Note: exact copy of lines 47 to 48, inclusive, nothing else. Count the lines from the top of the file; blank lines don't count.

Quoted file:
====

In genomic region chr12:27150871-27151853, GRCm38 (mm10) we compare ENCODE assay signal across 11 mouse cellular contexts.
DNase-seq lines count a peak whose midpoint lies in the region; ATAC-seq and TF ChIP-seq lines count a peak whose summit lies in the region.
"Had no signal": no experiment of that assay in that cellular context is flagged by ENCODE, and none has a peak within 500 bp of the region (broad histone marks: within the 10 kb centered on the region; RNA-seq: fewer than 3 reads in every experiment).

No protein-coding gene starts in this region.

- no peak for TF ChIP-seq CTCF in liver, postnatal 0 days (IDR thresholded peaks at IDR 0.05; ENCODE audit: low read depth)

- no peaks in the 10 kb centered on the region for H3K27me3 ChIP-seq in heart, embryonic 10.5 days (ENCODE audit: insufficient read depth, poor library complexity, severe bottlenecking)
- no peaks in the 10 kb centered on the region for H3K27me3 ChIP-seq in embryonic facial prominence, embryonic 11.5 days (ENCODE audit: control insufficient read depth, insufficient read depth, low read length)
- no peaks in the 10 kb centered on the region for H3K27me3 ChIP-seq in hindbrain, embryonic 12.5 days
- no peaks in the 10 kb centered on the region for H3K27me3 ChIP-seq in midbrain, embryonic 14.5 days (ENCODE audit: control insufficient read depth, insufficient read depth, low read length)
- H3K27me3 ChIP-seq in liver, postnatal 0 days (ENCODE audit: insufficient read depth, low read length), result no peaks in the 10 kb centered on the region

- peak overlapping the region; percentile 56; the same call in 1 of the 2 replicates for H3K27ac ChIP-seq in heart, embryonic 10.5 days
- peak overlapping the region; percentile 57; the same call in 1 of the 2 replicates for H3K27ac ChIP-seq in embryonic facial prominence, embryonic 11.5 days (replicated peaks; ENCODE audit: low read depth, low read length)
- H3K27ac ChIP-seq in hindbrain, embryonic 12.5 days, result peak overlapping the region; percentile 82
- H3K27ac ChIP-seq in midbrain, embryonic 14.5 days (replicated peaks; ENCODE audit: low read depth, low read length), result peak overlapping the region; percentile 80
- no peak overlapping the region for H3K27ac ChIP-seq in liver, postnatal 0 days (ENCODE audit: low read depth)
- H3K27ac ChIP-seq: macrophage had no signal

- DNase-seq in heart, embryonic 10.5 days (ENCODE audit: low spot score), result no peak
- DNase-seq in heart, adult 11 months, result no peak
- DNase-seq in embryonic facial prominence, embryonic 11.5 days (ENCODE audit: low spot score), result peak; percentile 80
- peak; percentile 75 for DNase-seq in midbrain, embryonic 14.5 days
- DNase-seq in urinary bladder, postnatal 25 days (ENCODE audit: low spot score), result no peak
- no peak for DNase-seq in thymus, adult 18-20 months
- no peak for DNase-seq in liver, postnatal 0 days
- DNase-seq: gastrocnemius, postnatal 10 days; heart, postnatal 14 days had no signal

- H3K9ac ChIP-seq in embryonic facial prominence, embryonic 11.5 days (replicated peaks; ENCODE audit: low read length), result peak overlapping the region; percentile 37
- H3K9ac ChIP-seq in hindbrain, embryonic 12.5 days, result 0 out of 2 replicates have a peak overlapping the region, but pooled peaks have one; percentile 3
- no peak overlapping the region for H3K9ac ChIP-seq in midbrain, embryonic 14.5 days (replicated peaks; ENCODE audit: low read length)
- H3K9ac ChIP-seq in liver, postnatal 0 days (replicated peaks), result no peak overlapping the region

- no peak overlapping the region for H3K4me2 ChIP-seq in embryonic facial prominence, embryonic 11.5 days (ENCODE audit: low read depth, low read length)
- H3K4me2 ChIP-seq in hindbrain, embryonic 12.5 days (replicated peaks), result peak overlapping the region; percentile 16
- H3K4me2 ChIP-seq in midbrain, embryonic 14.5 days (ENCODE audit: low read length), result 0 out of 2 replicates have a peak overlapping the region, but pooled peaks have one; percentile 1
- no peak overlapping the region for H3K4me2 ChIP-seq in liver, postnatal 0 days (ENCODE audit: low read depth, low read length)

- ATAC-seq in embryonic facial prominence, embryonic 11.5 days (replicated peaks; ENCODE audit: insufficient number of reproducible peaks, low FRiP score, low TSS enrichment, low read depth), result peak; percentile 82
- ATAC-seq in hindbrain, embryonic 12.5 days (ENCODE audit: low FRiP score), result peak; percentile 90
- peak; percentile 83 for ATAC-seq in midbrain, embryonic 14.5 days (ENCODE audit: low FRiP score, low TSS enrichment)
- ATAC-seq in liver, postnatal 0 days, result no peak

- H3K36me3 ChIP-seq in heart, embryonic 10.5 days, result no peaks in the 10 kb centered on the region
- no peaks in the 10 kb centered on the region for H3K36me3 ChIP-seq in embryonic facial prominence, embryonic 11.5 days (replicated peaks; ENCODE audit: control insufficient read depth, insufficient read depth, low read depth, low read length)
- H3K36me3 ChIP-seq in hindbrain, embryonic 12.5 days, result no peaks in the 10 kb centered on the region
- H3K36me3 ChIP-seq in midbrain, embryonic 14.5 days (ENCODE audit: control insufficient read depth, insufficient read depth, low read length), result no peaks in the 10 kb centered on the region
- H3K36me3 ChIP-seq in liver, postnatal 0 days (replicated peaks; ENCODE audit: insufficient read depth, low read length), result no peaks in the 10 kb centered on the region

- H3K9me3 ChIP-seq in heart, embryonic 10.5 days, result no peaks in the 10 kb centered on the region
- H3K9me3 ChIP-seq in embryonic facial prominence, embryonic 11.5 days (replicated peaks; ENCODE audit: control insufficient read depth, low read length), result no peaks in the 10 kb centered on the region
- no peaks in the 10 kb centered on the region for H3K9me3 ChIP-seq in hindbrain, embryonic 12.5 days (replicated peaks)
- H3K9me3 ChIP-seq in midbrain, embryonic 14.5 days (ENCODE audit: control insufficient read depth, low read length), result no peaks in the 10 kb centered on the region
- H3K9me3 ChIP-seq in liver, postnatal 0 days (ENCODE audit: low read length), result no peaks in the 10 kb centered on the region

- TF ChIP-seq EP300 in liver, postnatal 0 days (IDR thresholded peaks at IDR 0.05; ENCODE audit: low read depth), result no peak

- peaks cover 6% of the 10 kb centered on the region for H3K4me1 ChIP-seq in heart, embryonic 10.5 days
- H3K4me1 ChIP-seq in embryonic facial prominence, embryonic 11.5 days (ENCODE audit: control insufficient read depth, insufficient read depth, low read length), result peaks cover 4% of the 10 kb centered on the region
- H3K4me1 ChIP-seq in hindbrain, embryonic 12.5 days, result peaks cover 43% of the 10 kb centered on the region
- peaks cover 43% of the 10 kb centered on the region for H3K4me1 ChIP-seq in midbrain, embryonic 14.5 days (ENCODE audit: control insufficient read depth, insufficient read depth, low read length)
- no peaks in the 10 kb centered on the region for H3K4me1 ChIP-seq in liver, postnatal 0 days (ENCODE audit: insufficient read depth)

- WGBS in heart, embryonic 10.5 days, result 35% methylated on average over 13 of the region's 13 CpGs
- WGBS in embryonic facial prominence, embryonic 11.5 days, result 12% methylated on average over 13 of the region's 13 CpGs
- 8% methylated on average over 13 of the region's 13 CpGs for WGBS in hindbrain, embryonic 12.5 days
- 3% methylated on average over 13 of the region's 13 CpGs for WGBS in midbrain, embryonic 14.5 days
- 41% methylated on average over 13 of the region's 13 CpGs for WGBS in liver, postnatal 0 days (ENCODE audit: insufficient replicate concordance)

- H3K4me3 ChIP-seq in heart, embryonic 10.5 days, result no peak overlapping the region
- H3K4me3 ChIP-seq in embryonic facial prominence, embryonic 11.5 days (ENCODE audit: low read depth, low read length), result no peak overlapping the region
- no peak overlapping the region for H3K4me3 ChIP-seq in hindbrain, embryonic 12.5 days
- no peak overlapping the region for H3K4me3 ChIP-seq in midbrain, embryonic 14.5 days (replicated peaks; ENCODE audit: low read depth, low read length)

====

- TF ChIP-seq EP300 in liver, postnatal 0 days (IDR thresholded peaks at IDR 0.05; ENCODE audit: low read depth), result no peak

- peaks cover 6% of the 10 kb centered on the region for H3K4me1 ChIP-seq in heart, embryonic 10.5 days